A military atrocity in Afghanistan earlier this month has now been duplicated in Yemen.
As reported in The Canary earlier this month, the United States Air Force destroyed a hospital in the Afghan city of Kunduz on 3 October. The hospital was owned and run by the charity Médecins Sans Frontières (MSF), also known as Doctors Without Borders. There have been weeks of angry argument between the organisation and the US military since then over inconsistent American explanations for the attack, and MSF have demanded that the attack be investigated by authorities completely independent of the USA. (The death toll from that attack has recently risen to 30.)
As though to prove that lightning really does strike twice, albeit from different clouds, news has broken today of another MSF hospital that has been destroyed by coalition airstrikes. The latest hospital to be targeted was not in Afghanistan, but in another war-torn (and far more overlooked) country – Yemen. The attack, in the province of Saada near the border with Saudi Arabia, took the form of a series of airstrikes minutes apart, similar to the pattern in Kunduz. The first occurred around 10:30pm local time yesterday, or 7:30pm UK time. The attacking air force was not from the USA on this occasion, but was instead from one of the USA’s (and Britain’s) dearest allies, Saudi Arabia.
Roughly 24 hours on, precise details of the carnage are still somewhat sketchy. According to MSF’s website, the initial strike led to an immediate evacuation before subsequent attacks destroyed the complex almost entirely. At the time of writing, no deaths have been discovered, for which we can be cautiously thankful, but the devastation has implications beyond who was in the hospital at the time. The building was the only life-saving medical facility in the Haydan District, and was thus a critical medical resource in a time of war for some 200,000 people, who are now effectively cut adrift. During the five months since MSF started supporting the hospital, it has treated over 3,400 patients. That is well over 200 war-wounded people every single day. With the conflict showing no signs of letting up – indeed recent indicators have been that the violence has been getting more intense – the stream of injured and suffering people is not just going to dry up. So where are they going to go for treatment now?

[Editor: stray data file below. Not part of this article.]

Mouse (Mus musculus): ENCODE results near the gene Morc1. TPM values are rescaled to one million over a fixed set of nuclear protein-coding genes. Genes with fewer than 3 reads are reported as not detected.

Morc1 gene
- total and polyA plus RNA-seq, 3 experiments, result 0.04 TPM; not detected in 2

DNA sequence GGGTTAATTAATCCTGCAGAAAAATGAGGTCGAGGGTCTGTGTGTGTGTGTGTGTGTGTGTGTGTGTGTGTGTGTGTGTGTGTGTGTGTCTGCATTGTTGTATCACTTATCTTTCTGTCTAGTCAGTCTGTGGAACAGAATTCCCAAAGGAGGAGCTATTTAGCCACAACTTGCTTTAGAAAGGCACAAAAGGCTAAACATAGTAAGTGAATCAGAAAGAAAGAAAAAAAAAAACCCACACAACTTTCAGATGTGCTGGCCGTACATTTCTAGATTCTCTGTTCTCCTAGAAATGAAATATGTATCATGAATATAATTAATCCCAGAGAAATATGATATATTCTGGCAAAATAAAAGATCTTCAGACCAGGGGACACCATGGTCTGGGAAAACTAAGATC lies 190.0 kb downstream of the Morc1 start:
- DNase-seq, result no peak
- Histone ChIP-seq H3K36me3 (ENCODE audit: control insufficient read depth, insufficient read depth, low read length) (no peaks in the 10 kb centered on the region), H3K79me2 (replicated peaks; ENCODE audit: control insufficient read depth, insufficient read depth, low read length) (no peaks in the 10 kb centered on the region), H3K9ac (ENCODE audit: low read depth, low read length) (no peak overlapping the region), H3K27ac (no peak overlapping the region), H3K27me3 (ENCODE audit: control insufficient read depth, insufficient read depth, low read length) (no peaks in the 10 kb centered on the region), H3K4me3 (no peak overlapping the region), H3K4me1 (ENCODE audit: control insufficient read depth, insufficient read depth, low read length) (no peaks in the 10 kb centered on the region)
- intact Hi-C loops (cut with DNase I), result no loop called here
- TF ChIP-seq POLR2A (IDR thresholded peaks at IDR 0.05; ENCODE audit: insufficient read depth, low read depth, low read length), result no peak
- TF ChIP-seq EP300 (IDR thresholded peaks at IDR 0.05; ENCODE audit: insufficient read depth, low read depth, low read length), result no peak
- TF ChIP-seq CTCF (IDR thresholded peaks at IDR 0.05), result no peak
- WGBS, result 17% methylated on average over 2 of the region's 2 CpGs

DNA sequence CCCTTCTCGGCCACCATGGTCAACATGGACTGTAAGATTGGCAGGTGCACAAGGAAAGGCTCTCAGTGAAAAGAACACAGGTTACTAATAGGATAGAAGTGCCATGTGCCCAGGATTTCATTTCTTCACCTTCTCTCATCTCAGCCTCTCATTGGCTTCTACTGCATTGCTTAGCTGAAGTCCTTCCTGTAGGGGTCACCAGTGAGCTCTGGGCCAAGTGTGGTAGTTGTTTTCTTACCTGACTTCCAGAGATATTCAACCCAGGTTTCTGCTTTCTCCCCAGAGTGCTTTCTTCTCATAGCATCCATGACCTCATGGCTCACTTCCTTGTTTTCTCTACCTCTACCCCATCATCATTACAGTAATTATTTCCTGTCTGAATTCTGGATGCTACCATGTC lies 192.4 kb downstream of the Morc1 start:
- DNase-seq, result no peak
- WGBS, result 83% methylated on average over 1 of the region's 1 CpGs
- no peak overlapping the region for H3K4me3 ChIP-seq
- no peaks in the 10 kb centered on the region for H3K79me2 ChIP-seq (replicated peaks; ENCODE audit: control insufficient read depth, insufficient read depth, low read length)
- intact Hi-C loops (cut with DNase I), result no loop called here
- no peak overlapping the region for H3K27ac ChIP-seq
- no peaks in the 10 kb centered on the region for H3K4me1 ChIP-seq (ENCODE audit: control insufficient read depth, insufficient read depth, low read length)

Brigadier General Ahmed Asseri of the Arab coalition has denied the attack had anything to do with his forces, but MSF seem quite sure of their facts. Their director at the hospital, Hassan Boucenine, has gone on record as to how the facility may have been targeted:
It could be a mistake, but the fact of the matter is it’s a war crime… There’s no reason to target a hospital. We provided [the Arab coalition] with all of our GPS co-ordinates about two weeks ago.
That last detail again has worryingly familiar echoes of the Kunduz attack, which happened days after MSF had provided US intelligence with the hospital’s coordinates.
Boucenine has stated that all that remains of the facility are the staffroom and the x-ray department. His colleague Miriam Czech, MSF’s project co-ordinator for Saada, has corroborated this:
I can confirm that the facility is 99% destroyed.
That two such similar atrocities have befallen MSF in the space of a little over three weeks might sound suspicious, but we should not be irrational about that. The sheer savagery of the fighting in Yemen, including frequent and shameless attacks on civilians by forces on both sides, suggests that strikes on hospitals should come as no surprise. Indeed, the Saada hospital is understood to be the 39th different health centre to be attacked in Yemen since March.
Even in this desperate context, MSF’s demands for an independent investigation into the forces that have committed violent crimes against its people and facilities must now surely be upheld. It is the very minimum to which MSF is entitled. In any context, last night’s attack seems a pointless and unashamed act of terror, and appears to have been carried out by a country the West obstinately persists in calling an ally. The House of al-Saud is one of the most repressive regimes on Earth, as anti-democratic as any government in the Middle East, and barbarically cruel in the way it rules its civilians. And with this apparent attack on a hospital, it has also presented ample evidence that it is a terrorist state.
And yet the USA and Britain treat Saudi Arabia as a beloved ally, even in The War on Terror. Only in the last few weeks, the British Government has been cosying up to the Saudi regime again, over a contract to build a prison and over the sale of military aircraft – the very types of aircraft used last night of course. That is an overlap that would implicate the British and Americans in yesterday’s atrocity, and so add to the debt they owe to MSF.
One might ask at this point why the mainstream media got into such a spin about Jeremy Corbyn addressing delegates of Hamas as ‘friends’ in the distant past but have no reservations about the prime minister arming a regime that tortures its citizens and apparently drops bombs on hospitals right up to the present day.
But then, with the USA doing much the same thing three weeks ago, it is probably easier for the mainstream media to carry on doing what they have been doing all along, and try to avoid talking about it too much at all.
Featured image via MSF website.